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Lower Xiajiadian culture



The lower Xiajiadian culture is a Bronze Age archaeological culture in northeastern China dating from about 2000 to 1400 BCE. The eponymous site is located in Chifeng Prefecture in Inner Mongolia.

This culture succeeds Hongshan culture through Xiaoheyan’s transitional culture. After the cultivation of the lower Xiajiadian, from 1000, it gives way to the nomads of the culture of the upper Xiajiadian.

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Windmill Hill culture



The Windmillians are a people settled in England and Ireland around 3800 To 3300 they are at the origin of the Windmill-Hill civilization, building long tumuli (long-barrows), ceremonial paths (cursus) and ditch camps interrupted (“henges” with narrow ditches north of the Thames and “henges” with wide ditches to the south).

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Wielbark Culture



The Wielbark culture takes its name from a village where the Germans discovered in 1873 a cemetery of more than 3000 tombs, attributed to the Gothic and Gépides peoples. Unfortunately, many of the stones in this cemetery have been moved and several burials damaged. The report of the first excavations, lost during the Second World War, was only found in 2004, and is about to be analyzed by a team of Polish researchers from Danzig, Warsaw, Krakow and Lublin.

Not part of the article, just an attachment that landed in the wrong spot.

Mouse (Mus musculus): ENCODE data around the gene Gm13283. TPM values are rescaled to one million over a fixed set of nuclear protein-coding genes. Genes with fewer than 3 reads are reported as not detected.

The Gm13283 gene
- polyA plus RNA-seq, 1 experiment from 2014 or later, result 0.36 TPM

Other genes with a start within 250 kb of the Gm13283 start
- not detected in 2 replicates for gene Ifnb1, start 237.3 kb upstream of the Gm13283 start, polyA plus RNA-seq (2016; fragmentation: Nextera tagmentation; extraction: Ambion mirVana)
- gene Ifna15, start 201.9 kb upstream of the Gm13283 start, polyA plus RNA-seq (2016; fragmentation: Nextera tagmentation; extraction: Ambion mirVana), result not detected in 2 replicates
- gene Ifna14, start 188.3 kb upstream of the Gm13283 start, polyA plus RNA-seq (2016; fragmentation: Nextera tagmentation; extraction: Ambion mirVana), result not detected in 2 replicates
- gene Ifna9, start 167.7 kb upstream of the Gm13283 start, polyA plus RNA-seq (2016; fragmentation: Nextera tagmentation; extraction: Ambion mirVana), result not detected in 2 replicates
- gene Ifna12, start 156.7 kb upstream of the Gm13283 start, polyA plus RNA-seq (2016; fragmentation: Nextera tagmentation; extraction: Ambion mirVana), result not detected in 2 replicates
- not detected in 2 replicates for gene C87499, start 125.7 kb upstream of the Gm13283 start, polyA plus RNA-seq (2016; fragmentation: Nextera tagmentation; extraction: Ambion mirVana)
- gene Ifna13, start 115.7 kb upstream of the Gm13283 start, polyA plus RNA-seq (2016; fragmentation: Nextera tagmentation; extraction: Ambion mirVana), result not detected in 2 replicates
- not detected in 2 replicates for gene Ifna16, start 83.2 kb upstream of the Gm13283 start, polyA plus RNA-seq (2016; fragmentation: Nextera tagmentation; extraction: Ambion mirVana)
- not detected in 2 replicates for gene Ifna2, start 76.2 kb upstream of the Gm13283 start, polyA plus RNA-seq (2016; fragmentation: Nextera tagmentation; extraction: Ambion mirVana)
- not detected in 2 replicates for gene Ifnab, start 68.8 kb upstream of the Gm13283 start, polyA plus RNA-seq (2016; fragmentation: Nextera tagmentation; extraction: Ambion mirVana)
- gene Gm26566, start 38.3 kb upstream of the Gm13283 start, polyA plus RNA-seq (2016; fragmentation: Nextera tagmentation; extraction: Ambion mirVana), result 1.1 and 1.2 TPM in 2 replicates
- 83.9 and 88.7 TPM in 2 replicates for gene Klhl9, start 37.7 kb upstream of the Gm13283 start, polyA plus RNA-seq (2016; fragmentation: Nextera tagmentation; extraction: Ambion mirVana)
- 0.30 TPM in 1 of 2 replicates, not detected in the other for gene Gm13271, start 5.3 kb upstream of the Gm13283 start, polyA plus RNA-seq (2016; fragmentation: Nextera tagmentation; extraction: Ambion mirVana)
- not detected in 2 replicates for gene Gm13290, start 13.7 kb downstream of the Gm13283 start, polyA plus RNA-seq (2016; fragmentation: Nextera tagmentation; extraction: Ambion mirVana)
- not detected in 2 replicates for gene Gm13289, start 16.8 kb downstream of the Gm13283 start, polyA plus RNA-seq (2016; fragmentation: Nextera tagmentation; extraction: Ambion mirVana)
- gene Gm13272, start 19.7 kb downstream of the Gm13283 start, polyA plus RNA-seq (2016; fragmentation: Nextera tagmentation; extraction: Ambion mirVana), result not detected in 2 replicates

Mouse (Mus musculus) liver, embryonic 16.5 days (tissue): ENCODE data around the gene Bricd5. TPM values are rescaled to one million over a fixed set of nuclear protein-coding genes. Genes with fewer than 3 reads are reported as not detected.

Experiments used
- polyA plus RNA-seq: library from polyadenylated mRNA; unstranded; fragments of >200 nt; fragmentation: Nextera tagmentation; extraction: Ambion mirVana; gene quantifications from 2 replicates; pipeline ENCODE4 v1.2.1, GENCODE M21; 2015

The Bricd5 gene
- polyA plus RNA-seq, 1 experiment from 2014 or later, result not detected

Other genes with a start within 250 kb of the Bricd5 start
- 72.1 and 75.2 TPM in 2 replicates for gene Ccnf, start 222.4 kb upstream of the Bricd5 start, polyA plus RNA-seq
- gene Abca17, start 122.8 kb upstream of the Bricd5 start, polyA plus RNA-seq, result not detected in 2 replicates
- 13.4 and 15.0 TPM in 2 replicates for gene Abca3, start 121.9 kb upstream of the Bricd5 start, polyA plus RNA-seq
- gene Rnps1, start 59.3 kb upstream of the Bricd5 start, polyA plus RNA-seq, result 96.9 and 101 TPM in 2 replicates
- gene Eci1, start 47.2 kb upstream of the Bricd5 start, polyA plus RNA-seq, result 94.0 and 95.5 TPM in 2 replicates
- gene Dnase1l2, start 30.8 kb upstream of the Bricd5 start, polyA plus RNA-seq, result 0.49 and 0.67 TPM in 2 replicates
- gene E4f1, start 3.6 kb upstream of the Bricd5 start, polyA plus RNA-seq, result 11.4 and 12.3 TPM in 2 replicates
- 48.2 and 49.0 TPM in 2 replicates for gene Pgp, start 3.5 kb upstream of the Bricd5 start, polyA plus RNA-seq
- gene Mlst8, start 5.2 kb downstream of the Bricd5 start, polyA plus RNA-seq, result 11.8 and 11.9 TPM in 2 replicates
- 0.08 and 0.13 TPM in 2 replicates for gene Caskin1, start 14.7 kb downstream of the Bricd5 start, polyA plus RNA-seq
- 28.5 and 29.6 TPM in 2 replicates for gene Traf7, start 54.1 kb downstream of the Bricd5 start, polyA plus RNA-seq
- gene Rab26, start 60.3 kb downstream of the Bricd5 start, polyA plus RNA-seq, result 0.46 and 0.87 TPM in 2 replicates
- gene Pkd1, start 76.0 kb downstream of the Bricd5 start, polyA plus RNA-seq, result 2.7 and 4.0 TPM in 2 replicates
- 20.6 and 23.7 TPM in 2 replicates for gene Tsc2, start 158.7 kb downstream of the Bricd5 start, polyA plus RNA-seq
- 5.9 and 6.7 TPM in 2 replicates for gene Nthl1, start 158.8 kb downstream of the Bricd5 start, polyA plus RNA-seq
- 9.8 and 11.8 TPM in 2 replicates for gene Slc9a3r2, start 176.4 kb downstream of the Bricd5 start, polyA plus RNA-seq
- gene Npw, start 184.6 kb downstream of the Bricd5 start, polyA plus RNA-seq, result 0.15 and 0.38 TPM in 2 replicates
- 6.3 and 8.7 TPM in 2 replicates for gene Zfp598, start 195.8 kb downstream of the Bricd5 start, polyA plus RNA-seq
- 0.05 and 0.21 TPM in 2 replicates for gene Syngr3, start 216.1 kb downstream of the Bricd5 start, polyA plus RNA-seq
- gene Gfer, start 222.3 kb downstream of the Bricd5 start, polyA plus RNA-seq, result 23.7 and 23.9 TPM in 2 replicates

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Culture of Vinča



The culture of Vinča, also known as Turdaş culture or Turdaş-Vinča culture, is a European Neolithic culture located in the Balkans and dated from 5700 to 4500. It owes its name to the site of Vinča-Belo brdo or Vinča, located about twenty kilometers southeast of Belgrade, on the banks of the Danube in Serbia. This archeological culture, which succeeds the Starčevo culture, is considered an important milestone in the context of the typical European Neolithic cultures. It marks a period of demographic prosperity in the region, thanks to a more developed practice of agriculture. There are many well-organized villages, pottery, anthropomorphic or zoomorphic clay figurines, and artifacts with many signs that could form the oldest known proto-script. The Vinča culture is still Neolithic and is not considered part of the copper age proper, but the oldest known traces of copper metallurgy have been discovered in this culture. However, the tools are still mostly cut or polished stone or bone. More recently, the oldest bronze objects of the world have also been discovered.

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Culture of Villanova



Villanova or Villanovian culture is the term used by archaeologists to designate an Iron Age culture occupying the space on which the future Etruria will be formed, which is already clearly drawn at the beginning of the. These archaeologists named it after the name of a major archaeological site, Villanova di Castenaso, located in the Bologna region, discovered in 1853.